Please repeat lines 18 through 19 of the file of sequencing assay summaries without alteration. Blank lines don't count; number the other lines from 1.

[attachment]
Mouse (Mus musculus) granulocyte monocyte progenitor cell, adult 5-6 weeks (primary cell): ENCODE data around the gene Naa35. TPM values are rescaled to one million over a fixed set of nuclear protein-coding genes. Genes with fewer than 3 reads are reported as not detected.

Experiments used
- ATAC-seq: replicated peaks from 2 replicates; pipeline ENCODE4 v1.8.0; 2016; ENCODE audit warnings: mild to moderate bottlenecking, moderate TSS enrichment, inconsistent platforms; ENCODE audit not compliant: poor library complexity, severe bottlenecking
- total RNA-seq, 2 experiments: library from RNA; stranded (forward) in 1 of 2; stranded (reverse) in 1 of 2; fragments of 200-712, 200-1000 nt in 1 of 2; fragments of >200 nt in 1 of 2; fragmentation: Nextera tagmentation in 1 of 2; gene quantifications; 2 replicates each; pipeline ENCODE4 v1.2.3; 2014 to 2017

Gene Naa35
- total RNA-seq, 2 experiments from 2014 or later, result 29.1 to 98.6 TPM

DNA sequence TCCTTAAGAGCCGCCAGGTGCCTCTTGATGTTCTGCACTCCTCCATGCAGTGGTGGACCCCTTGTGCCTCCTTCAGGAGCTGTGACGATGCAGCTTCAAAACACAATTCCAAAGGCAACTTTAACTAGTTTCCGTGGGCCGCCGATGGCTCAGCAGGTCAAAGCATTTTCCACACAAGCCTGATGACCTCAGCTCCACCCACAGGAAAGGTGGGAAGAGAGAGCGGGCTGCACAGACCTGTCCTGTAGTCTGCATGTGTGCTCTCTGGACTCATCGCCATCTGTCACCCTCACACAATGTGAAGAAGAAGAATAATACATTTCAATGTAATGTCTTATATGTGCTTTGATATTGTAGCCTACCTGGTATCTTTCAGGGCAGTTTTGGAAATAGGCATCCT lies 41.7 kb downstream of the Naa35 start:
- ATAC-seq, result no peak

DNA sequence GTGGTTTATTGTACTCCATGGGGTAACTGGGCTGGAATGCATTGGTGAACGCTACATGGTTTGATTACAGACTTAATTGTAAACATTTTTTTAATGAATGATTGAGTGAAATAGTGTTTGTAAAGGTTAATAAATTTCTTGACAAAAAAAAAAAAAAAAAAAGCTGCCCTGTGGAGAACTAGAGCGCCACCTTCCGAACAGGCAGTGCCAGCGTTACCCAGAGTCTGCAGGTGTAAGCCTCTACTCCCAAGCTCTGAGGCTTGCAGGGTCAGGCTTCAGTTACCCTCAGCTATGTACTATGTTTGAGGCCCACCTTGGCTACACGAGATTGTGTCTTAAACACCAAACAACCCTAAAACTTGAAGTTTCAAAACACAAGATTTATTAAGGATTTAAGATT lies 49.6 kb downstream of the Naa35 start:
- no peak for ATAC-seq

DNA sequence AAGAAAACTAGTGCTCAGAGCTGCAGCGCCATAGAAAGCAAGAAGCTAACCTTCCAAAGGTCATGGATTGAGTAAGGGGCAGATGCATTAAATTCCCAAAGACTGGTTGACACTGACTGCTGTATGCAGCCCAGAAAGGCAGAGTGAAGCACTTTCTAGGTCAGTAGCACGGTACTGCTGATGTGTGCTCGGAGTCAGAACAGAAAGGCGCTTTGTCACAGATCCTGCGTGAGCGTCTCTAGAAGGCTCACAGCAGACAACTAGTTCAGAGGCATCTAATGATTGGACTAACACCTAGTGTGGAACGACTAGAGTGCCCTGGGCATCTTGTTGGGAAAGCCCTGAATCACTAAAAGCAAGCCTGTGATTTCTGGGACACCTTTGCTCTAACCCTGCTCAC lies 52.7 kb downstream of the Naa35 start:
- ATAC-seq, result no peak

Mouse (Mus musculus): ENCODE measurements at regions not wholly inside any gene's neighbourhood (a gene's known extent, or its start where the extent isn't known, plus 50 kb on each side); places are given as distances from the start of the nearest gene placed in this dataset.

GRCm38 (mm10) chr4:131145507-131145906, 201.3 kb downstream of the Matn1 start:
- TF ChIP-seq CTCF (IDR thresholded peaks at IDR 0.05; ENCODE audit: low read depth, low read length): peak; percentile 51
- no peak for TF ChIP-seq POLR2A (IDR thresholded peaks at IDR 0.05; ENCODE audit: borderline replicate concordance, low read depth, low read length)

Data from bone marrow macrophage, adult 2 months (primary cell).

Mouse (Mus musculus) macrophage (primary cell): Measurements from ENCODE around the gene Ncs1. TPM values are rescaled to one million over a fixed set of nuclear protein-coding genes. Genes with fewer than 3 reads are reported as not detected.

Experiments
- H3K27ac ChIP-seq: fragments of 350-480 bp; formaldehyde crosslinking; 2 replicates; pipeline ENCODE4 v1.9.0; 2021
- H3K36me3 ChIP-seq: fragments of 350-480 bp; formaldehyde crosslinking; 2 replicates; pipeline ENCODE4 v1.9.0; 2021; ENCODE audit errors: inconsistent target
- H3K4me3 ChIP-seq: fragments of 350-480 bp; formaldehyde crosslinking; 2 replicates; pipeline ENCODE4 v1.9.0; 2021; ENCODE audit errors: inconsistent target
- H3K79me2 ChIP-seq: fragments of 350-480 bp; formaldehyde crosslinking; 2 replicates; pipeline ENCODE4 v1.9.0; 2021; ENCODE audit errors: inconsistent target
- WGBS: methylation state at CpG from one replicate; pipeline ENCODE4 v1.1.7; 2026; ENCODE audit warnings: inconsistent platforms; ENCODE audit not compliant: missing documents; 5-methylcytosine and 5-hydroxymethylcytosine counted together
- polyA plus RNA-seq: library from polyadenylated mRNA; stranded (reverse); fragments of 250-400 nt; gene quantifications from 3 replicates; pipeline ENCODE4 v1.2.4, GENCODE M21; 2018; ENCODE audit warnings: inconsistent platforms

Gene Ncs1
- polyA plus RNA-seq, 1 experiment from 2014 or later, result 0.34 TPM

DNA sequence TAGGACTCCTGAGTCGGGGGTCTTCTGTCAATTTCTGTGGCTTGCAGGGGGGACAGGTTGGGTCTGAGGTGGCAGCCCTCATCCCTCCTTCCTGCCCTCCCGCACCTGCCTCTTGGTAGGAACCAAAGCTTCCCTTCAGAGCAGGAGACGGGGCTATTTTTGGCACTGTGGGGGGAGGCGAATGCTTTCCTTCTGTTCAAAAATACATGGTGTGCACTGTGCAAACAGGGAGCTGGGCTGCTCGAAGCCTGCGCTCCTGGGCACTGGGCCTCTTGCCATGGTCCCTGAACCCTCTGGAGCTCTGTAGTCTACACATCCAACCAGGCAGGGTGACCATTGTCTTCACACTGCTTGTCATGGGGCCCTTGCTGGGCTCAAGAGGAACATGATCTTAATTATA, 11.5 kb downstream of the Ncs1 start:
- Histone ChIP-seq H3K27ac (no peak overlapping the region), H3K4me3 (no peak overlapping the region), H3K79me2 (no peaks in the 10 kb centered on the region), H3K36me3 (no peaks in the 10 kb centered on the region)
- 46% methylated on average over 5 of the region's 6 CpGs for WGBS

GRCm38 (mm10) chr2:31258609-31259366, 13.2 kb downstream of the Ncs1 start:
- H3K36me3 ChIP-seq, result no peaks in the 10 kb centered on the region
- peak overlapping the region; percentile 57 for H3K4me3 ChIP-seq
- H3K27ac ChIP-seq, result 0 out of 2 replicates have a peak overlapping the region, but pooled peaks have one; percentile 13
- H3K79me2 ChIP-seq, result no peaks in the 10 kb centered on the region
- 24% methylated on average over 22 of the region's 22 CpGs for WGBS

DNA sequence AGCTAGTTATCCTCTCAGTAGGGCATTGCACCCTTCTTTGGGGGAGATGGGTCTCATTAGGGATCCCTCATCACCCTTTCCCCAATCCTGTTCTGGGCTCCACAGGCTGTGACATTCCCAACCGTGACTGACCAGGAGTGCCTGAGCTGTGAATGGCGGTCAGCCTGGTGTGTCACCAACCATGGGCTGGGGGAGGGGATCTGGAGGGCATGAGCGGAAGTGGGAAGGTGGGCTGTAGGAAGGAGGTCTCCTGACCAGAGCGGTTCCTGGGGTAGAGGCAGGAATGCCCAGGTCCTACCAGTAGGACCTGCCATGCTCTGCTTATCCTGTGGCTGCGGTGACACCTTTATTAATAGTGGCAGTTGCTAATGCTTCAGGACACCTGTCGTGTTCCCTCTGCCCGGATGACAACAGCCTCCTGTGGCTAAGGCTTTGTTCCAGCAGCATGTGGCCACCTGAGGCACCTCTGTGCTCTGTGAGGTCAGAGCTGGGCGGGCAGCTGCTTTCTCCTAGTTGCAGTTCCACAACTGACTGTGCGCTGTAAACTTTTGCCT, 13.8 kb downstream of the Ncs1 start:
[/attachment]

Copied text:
Mouse (Mus musculus) macrophage (primary cell): Measurements from ENCODE around the gene Ncs1. TPM values are rescaled to one million over a fixed set of nuclear protein-coding genes. Genes with fewer than 3 reads are reported as not detected.

Experiments